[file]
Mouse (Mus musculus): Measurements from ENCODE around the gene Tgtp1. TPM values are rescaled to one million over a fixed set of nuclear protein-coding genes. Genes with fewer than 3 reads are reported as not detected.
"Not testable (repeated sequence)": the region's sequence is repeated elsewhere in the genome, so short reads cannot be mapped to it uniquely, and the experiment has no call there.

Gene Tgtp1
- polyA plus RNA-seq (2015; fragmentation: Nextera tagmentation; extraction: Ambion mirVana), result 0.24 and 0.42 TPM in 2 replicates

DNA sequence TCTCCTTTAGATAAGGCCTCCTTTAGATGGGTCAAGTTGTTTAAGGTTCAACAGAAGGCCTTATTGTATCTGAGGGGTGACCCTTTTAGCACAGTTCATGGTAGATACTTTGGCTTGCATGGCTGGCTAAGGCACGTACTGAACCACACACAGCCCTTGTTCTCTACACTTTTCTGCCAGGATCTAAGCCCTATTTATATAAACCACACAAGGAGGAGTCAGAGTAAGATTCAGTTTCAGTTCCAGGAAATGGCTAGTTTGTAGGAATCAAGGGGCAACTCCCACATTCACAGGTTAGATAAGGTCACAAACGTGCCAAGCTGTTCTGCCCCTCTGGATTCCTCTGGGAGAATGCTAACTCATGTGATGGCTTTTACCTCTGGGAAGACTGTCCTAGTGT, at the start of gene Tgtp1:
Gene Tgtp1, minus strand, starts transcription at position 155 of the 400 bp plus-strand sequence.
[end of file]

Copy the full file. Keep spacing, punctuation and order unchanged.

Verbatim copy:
Mouse (Mus musculus): Measurements from ENCODE around the gene Tgtp1. TPM values are rescaled to one million over a fixed set of nuclear protein-coding genes. Genes with fewer than 3 reads are reported as not detected.
"Not testable (repeated sequence)": the region's sequence is repeated elsewhere in the genome, so short reads cannot be mapped to it uniquely, and the experiment has no call there.

Gene Tgtp1
- polyA plus RNA-seq (2015; fragmentation: Nextera tagmentation; extraction: Ambion mirVana), result 0.24 and 0.42 TPM in 2 replicates

DNA sequence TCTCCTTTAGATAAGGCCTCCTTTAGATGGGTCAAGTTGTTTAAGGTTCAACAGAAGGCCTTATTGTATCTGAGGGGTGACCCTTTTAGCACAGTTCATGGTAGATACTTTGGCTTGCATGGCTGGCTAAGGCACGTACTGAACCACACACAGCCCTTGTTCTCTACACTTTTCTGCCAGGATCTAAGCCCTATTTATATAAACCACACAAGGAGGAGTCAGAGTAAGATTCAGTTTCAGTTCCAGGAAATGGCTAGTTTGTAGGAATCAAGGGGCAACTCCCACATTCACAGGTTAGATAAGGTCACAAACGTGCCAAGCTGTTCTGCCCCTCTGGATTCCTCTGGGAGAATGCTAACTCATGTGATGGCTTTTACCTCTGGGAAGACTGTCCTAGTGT, at the start of gene Tgtp1:
Gene Tgtp1, minus strand, starts transcription at position 155 of the 400 bp plus-strand sequence.